How were the two Pillars placed?
Rashi, Rashbam and Targum Onkelos: When the evening arrived, the Pillar of Fire came down in front of Yisrael as usual, whilst the Pillar of Cloud, instead of leaving, moved to the back of Yisrael, to make it dark for the Egyptians, and to intercept the arrows and slingshot that the Egyptians were firing at Yisrael. 1
Targum Yonasan: The Pillar of Cloud moved to the back of Yisrael, where it became half Cloud - to make it dark for the Egyptians) and half fire - to light up for Yisrael.
This can be compared to a father walking along the road, his son walking in front of him, when robbers attacked them and tried to take the son captive. What did the father do? He picked up his son and placed him behind him. When a wolf approached from behind, he picked him up and placed him on his shoulders. And when subsequently, robbers attacked from the front and wolves from behind, he placed him on his shoulders and fought them off, as the Pasuk hints in Hoshe'a (11:3 Rashi citing the Mechilta).
This was necessary in order to enable the Egyptians, who were able, through the Pillar of Cloud, to see the Camp of Yisrael moving forward and follow them into the sea (Ramban).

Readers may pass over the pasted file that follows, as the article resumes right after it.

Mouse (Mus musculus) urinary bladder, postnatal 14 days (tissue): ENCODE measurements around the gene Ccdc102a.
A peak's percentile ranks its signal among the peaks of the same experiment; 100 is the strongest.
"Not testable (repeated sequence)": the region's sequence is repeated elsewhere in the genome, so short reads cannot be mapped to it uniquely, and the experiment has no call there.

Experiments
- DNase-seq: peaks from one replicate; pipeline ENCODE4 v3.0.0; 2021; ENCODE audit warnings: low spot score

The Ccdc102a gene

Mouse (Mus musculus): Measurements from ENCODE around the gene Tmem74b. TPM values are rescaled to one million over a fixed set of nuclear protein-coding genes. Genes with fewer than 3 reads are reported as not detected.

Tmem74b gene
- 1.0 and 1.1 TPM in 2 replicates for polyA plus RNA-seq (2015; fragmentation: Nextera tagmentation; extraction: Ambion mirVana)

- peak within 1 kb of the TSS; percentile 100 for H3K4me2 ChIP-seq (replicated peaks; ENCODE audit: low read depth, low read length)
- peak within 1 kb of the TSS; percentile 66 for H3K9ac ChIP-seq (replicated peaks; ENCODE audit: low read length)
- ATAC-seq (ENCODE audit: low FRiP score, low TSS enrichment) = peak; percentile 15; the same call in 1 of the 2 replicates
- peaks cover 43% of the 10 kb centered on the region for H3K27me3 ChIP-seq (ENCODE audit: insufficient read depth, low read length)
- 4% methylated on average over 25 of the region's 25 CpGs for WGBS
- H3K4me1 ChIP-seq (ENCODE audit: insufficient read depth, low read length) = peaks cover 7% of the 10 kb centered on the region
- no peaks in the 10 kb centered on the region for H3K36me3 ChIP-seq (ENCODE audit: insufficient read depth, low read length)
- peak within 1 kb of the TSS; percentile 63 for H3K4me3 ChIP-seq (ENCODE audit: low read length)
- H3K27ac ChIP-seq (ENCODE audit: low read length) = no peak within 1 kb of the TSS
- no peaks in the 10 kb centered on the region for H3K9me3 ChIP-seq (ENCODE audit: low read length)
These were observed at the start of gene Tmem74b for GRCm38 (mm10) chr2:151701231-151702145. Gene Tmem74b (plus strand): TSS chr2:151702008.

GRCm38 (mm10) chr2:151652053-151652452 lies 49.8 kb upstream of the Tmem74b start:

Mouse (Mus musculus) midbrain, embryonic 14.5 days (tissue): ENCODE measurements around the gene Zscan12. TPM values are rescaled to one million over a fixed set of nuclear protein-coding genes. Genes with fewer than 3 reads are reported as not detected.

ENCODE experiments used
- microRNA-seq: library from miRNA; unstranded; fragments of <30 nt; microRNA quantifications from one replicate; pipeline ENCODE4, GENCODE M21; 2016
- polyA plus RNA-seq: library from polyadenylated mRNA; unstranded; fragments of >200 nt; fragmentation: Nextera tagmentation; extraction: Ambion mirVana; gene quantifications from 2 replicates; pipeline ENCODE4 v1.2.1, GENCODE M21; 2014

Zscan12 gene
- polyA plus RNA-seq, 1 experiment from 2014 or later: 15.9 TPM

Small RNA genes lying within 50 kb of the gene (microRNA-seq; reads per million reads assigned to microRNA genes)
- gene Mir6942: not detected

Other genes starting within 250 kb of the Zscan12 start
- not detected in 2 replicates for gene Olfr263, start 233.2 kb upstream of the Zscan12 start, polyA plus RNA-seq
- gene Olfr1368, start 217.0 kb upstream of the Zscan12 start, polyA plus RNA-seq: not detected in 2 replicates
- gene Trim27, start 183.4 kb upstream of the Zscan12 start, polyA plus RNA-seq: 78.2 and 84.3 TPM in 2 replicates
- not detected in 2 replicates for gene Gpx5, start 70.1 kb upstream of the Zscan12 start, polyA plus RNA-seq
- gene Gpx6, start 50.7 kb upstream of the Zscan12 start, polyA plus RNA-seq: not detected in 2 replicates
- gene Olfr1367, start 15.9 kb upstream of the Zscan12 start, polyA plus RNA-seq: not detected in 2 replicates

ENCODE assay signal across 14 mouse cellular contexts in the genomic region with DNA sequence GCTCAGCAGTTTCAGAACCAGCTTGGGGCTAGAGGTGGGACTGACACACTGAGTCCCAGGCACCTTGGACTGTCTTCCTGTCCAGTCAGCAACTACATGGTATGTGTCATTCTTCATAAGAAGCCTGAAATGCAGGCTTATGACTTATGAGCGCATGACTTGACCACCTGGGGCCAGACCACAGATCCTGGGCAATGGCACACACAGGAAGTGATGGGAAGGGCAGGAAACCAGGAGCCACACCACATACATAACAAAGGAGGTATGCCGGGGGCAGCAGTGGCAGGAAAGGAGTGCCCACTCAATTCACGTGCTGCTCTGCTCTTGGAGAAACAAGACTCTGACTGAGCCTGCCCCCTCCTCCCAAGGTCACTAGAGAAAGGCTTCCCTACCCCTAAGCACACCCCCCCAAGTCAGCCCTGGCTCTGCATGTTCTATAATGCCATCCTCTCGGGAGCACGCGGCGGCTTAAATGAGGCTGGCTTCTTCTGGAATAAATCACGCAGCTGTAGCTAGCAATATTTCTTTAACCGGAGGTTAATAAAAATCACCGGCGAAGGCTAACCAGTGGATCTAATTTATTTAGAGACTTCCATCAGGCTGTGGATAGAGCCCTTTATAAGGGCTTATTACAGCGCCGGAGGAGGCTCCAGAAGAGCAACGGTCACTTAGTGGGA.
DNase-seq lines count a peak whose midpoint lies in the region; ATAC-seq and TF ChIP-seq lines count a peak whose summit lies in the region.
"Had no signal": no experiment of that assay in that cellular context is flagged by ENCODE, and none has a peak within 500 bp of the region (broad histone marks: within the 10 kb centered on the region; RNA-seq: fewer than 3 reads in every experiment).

Both of which were led by the angel (Seforno).
If the Pillar of Cloud made it dark, what does the Pasuk mean when it adds that it lit up the night?
Rashi #1, Rashbam and and Targum Onkelos 1 : It means that the former made it dark for the Egyptians and the Pillar of Fire (referred to earlier in the Pasuk) lit up the night for Yisrael.
What is the Torah referring to when it writes "v'Lo Karav Zeh el Zeh (in the singular) Kol ha'Laylah"?
Rashi and Targum Yonasan: It is referring to the two camps (of Yisrael and of Egypt).
Hadar Zekenim, citing Sefer ha'Gan: The Pillar of Fire in front of Egypt did not approach the Pillar of Cloud in front of Yisrael at night, but in the morning they drew close to and confounded the Egyptians (verse 24). Then, Yisrael did not need the fire for light, not the cloud to lead the way, for the water was on both sides (there was only one way to go).
Moshav Zekenim, from Shmos Rabah 22:7: It refers to the angels, about whom it is written "v'Kara Zeh El Zeh" 1 (exchanging the 'Beis' of "Karav" for an 'Alef'). I.e. the angels did not sing Shirah that night, because Hashem's creations (the Egyptians) were being destroyed. 2
Moshav Zekenim, from Vayikra Rabah 2:8: "V'Kara Zeh El Zeh